BLANTYRE--At least five inmates at Zomba Central Prison in the eastern city of Zomba broke free from the penitentiary early Monday in a jailbreak protesting the pardoning of two prisoners by President Joyce Banda.
Eastern Region Police spokesman Thomeck Nyaude told MaraPost three of the escapees have since been recaptured.
"The prison services and us (the police) are currently on a man-hunt for the remaining two," he said. "The three are currently in police custody, we will take them to court for fleeing lawful custody."
Nyaude said the five were serving lengthy sentences for sex crimes and armed robbery.
Tensions are still high at the prison as inmates are still protesting the pardoning of a convict doing time for sex crimes and another for murder, both serious crimes in Malawi and therefore ineligible for presidential pardon.
As part of commemorations marking 48 years of independence from Great Britain, President Banda Friday pardoned 377 prisoners. She, however, said she rejected 11 recommended names because they were doing time for sex crimes.
"I rejected 11 recommended names because they were defilers and rapists," she said. "One of them has serious liver problem but we will bury him if need be because he knowingly doomed the future of young girl whom he raped repeatedly."
In Malawi although presidential prison pardons are a tradition on Independence or Christmas days, only prisoners doing time for lesser crimes, have completed two-thirds of the sentences and have shown good behaviour, are accorded the privilege. If an inmate is terminally ill they may be considered for pardon.
So when names of the 34 names the President pardoned from Zomba Central Prisoner included a sex crimes convict and a murderer the inmates rioted and forcibly took them two back to their cells. Paramilitary police freed the duo after a scuffle with the protesters where three inmates were arrested.
The inmates sang protest songs throughout the night vowing to free themselves. They made good their threat by organising a dawn jailbreak.
Sources say at least 30 inmates attempted to flew but most were beat back to their cells. At least 20 of them were injured, one of them seriously, according to sources privy to the operation.
"Police, who helped us guard the facility, had to open fire to stop the jail-break," a prison warder said on condition of anonymity. "Three of the five who managed to get out of the high fence were caught near the prison but two managed to escape."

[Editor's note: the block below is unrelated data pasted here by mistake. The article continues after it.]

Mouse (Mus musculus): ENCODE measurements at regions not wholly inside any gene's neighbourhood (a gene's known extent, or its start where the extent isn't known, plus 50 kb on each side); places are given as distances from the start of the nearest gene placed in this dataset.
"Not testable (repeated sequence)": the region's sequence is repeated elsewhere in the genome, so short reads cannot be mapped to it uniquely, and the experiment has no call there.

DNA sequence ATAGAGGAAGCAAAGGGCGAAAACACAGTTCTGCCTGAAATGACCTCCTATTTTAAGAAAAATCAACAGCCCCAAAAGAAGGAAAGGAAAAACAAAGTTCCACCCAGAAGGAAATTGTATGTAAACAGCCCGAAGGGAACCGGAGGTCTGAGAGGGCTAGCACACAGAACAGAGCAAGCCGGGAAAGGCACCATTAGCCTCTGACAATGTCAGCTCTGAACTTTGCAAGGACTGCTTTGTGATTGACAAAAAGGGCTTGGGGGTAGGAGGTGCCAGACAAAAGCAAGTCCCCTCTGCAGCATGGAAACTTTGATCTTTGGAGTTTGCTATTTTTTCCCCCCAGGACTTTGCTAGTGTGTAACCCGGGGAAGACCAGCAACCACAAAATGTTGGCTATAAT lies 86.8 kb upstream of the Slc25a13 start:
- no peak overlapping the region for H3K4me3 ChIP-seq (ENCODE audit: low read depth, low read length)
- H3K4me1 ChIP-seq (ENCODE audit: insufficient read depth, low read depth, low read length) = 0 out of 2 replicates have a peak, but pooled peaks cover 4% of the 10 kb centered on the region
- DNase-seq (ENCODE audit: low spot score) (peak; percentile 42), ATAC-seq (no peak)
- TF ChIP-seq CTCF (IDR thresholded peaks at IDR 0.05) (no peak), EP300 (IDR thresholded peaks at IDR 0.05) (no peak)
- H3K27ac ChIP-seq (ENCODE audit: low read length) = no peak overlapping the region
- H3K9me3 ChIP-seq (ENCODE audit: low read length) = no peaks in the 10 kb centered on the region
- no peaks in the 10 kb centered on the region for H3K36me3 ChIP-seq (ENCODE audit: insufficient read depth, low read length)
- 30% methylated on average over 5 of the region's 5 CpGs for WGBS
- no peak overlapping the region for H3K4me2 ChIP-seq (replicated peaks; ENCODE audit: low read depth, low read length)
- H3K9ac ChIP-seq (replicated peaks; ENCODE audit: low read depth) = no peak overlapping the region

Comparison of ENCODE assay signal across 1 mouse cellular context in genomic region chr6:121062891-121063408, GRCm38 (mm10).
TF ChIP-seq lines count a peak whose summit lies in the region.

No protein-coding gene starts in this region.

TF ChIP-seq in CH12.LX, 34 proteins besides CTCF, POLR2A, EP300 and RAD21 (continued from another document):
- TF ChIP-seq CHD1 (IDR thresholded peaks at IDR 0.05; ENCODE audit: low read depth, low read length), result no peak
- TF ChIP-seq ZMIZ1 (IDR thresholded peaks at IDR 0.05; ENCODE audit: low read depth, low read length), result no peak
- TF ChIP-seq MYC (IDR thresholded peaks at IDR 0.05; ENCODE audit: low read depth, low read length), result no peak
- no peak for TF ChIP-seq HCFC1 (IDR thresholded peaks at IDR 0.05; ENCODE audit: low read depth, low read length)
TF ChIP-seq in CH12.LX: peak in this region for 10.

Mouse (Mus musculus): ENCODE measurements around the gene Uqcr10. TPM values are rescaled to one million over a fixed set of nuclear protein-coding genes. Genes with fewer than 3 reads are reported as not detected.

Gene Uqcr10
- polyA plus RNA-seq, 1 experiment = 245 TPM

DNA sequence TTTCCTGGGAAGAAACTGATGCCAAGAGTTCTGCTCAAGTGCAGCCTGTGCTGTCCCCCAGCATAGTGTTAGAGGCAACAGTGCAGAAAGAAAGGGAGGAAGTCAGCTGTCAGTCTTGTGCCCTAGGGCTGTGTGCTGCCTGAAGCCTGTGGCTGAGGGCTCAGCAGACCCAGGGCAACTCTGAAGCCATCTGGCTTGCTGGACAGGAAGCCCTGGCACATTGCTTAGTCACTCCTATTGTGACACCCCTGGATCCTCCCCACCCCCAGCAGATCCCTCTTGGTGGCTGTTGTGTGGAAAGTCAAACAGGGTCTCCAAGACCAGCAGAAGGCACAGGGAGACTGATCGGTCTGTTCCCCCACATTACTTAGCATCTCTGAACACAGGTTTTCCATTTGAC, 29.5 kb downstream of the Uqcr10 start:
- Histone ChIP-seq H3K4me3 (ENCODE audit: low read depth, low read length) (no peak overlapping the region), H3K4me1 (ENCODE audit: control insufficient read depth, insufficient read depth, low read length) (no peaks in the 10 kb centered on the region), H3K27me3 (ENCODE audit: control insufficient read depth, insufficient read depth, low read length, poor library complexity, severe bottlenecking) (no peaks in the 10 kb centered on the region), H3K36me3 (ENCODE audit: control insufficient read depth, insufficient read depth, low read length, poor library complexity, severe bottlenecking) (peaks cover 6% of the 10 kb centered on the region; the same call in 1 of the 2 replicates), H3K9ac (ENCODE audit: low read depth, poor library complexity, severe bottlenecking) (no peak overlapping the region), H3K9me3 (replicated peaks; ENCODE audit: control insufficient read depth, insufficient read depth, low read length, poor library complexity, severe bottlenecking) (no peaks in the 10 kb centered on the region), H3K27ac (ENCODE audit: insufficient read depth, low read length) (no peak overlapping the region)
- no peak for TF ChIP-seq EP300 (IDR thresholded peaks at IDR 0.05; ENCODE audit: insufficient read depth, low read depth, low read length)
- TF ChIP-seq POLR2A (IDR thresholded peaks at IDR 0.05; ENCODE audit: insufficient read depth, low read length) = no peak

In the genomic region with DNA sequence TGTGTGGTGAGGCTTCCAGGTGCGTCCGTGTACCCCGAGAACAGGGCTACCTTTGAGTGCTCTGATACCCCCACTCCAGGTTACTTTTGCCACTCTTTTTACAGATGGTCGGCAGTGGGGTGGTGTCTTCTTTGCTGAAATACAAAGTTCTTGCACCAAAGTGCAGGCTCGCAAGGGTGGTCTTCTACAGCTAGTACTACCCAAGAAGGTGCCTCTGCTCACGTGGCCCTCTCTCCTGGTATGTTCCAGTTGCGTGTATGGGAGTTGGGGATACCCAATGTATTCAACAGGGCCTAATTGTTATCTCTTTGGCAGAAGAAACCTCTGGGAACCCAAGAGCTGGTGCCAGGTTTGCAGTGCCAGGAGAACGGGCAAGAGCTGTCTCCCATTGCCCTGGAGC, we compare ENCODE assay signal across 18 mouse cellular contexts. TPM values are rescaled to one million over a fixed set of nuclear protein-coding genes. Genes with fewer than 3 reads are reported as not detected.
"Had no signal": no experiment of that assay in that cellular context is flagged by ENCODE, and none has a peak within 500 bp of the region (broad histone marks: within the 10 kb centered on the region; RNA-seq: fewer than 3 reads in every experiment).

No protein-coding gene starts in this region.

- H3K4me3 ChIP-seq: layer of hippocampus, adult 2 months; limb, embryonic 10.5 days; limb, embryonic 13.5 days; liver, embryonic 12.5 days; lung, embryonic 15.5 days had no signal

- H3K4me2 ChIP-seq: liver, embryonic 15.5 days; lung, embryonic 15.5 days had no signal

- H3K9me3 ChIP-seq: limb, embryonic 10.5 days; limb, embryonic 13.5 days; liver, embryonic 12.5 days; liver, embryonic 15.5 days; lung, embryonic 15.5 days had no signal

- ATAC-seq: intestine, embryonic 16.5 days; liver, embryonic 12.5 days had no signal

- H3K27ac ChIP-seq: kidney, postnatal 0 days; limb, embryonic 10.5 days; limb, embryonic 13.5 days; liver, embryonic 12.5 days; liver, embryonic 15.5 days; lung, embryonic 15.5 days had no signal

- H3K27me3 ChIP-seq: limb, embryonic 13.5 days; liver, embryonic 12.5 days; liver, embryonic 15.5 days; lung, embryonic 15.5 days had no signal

Residents of the old picturesque colonial capital were awakened sound of gunfire.
"I was coming from studies when I heard phah! phah! phah!," said a student at Chancellor College, a constituent college of the University of Malawi. "It was quite scary."
Malawi Prison Service spokesman Evance Phiri said calm has returned to the facility.
"We are investigating how it all happened," he said.
Large-scale scale jailbreaks are rare in Malawi and jailbreaks in protest of a presidential pardon are even rarer.
Chancellor College Associate Professor at Law Edge Kanyongolo, who did a study in how prisoner pardons are conducted, said the system is open to abuse.
"Our system of pardon is open to abuse," he told MaraPost "The criteria they use lacks clarity."
The pardons committee normally comprises Chief Commissioner of Prisons, Attorney General, a police officer, a lawyer and a physician but any other officer can be appointed to it. Attorney General Ralph Kasambara is the one that presented the list of those to be pardoned to President Banda, according to Presidential Press Secretary Steve Nhlane.
Nhlane said President Banda wasn’t aware that the list had names of prisoners with serious crimes.
"The list comprises names of those to be pardoned, crimes they were convicted for and why they must bepardoned," Nhlane said Sunday night. "The President was emphatic that she would not pardon defilers and rapists. She was therefore not aware that some on the list were rapists, a different crime must have been inserted for them because she put her foot down on defilers and rapists."
Malawi's 23 prisons are overcrowded. Statistics show that the country’s prisons, with a capacity of only 5, 500 inmates, currently hold more than 12 000 convicts.
---©2012 The Maravi Post. Reproduction authorised, with usual acknowledgment.